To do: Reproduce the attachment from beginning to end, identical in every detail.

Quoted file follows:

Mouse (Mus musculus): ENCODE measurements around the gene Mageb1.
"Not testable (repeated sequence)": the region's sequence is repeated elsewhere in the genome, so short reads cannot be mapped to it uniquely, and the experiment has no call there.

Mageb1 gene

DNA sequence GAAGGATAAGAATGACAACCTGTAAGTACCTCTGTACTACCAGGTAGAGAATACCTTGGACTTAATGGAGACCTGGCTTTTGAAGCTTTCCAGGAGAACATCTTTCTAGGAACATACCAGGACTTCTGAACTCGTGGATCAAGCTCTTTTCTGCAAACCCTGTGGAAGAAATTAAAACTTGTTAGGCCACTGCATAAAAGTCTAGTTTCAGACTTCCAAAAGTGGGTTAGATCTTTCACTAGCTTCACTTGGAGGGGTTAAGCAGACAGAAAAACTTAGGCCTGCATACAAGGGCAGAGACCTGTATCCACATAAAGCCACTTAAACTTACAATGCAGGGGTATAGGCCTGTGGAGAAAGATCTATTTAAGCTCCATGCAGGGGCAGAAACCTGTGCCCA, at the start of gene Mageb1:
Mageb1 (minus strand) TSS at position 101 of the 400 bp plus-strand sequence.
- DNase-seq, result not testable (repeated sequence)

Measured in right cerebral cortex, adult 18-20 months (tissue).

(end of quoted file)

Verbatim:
Mouse (Mus musculus): ENCODE measurements around the gene Mageb1.
"Not testable (repeated sequence)": the region's sequence is repeated elsewhere in the genome, so short reads cannot be mapped to it uniquely, and the experiment has no call there.

Mageb1 gene

DNA sequence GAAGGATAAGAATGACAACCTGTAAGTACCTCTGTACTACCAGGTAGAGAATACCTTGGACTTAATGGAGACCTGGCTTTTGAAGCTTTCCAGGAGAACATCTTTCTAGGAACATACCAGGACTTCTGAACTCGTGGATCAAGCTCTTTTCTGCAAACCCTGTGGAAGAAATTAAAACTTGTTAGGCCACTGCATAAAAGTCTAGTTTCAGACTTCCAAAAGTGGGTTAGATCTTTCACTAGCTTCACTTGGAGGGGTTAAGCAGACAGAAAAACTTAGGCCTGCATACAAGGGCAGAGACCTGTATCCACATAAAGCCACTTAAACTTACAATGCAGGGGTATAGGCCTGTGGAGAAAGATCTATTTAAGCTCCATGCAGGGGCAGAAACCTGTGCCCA, at the start of gene Mageb1:
Mageb1 (minus strand) TSS at position 101 of the 400 bp plus-strand sequence.
- DNase-seq, result not testable (repeated sequence)

Measured in right cerebral cortex, adult 18-20 months (tissue).